Taking a bicycle on Chennai Mail train
stanno
India > India Travel - Getting There and Around > India Travel > Indian Railways
#1
| Member

Taking a bicycle on Chennai Mail train

Hi again. I've decided to get the train from Ernakulam Town to Chennai rather than fly (for a few reasons).

After registering with IRCTC [cry] I managed to buy an AC2 bunk on the "CHENNAI MAIL (12624)". I was wondering if anyone knew if there are any restrictions for taking things such as bicycles on this type of train?

I'm aware that it will mean arriving at the station a couple of hours early to buy a separate ticket for it to go in the brake-van, but I'm not sure where or how I will get it wrapped in sacking or strong paper, which apparently is required.

Any info of experiences would be much appreciated. Many thanks.

4 Replies

#2
| The Silent One

Taking a bicycle on Chennai Mail train

Usually there are folks nearby the station who manage the packaging for a fee, at times considerable. The person at the parcel office would be able to guide you there. ( Normally - exceptions may be there when such a facility may not be available close by)
Sar Pass Trek , Rohtang, Munnar, Badrinath Kedarnath, Vaishnodevi, Goa, VOF, Kedarkantha, Kuari Pass, Brahmatal Trek
#3
| Member
Thanks! If I know what they require in the way of packing then I could source the stuff in Kochi and take it with me to the station for a DIY job. Presumably some string and fabric would be OK?
#4
| Member
Well that was an experience? I spent literally hours searching Cochin for "strong brown paper" (presumably what would be known in the UK as parcel paper) which is what Indian Railways stipulate on their website. There isn't any there!! I went from shop to paper merchant to DIY store, etc always being told "They will have it" but they never did. If it wasn't for the temperature and humidity it would almost have been humorous. I ended up walking over 14 miles and was still empty handed.

On the way to the station the next day I saw some thin white foam sheeting on the pavement so took that with me. Once at Ernakulam Town station I wrapped the frame extensively and then went through the tortuous form-filling ritual I'd gotten used to during my stay in India. Everything done in duplicate with duplicating paper (haven;t seen that in the UK since the 70's) with forms being blown all over the office by the ceiling fan.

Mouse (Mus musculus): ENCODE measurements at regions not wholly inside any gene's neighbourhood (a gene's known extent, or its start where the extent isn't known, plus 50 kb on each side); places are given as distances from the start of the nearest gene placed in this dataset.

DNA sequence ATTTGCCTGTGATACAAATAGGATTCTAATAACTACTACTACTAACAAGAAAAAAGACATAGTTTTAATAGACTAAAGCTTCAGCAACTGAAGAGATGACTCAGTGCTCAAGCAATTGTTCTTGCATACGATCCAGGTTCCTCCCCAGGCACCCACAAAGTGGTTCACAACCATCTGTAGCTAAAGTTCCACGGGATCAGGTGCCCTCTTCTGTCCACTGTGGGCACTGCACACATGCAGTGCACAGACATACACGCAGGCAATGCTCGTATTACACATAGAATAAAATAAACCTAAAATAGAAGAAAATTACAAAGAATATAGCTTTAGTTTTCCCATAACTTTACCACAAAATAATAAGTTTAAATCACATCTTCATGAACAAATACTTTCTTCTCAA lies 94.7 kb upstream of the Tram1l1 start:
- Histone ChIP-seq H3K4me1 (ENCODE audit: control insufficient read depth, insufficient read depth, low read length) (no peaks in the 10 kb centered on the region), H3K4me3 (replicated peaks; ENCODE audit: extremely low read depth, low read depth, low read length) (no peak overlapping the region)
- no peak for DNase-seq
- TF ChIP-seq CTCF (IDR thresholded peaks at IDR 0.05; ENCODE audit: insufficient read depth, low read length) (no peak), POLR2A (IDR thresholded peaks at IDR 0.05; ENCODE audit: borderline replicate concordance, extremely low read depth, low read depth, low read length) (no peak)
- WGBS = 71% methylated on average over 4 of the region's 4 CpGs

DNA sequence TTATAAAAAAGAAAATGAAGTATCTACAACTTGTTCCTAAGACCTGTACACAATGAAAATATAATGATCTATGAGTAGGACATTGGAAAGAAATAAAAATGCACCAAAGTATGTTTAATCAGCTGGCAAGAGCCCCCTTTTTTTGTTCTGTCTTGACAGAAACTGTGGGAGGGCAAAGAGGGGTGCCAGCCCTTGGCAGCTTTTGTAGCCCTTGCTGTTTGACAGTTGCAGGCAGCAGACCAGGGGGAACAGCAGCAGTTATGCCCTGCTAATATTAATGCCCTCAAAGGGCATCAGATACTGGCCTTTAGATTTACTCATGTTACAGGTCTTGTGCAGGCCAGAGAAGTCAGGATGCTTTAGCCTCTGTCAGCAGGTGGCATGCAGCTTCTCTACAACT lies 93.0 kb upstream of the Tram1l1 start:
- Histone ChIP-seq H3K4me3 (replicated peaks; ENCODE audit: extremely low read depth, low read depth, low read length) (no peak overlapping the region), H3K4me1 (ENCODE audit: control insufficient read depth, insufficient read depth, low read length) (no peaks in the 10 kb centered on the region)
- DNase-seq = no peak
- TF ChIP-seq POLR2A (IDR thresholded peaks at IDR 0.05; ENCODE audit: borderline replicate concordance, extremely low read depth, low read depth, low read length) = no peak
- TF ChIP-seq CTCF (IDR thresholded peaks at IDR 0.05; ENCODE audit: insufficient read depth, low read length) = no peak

Although I's done all the packing myself I was more or less forced into "tipping" the porter Rs 50 for his "tea money" to make sure it got on the train. I still hovered by the bike until my train was pulling in to make sure the porter would get the correct train and then had to make a dash to the completely opposite end of the train to my 2A carriage. I know from previous trains in Sri Lanka that to try and do this through the train corridors and vestibules carrying 2 heavy bags is nigh-on impossible.

Christ, these trains are long!! Not sure exactly how many carriages the Chennai "Express" had but they seem ed to go on forever. Certainly over 3 times longer than anything in the UK. The journey itself was uneventful. The bunk wasn't as nice as I was expecting compared to Thai trains but the toilet cubicles were clean and efficient.

What awaited me at Chennai was also predictably tortuous. I waited outside my carriage (A1 so nearest the exit) for 20 minutes until the thousands of other passengers disembarked - I couldn't have made it past them in any case. I slowly realised that me bike wouldn't be coming my way anytime soon so I wandered up to the far end of the train where I presumed my bike had been loaded. Sure enough, there is was on the platform. Relief! That's when the fun started!

I showed a porter my receipt and he pointed vaguely across the tracks (still at the "other" end of the platform). I followed other porters manhandling goods and ended up in a parcel-handling area. Finally someone pointed me to an office where there was a lengthy queue. To kill time I started unwrapping my bike but someone shouted at me not to do this. Finally I handed over my receipt. More forms were filled in and I was handed another form (in duplicate). I had no idea what this was for but followed others to another section of the site where there was another queue. Again I started to unwrap the bike only to be told again not to do this!

Finally I handed the second copy of the form in to the office, signed a form and was more or less swept along with the flow out into one of the busiest streets in Chennai, where I had to try and find a few square feet of space (not easy) to unwrap the bike. It was 11.15 am by now (75 minutes since arriving) and it was 40c and sweltering!

Hopefully this will be of help to others. To be perfectly honest it's really put me off ever trying to take my bike on Indian trains again - it's just too stressful. But if I do I certainly won't waste any time looking for "strong brown paper".
#5
| Maha Guru Member
Sounds like that worked out well. You got the bike in one piece on the other end :D

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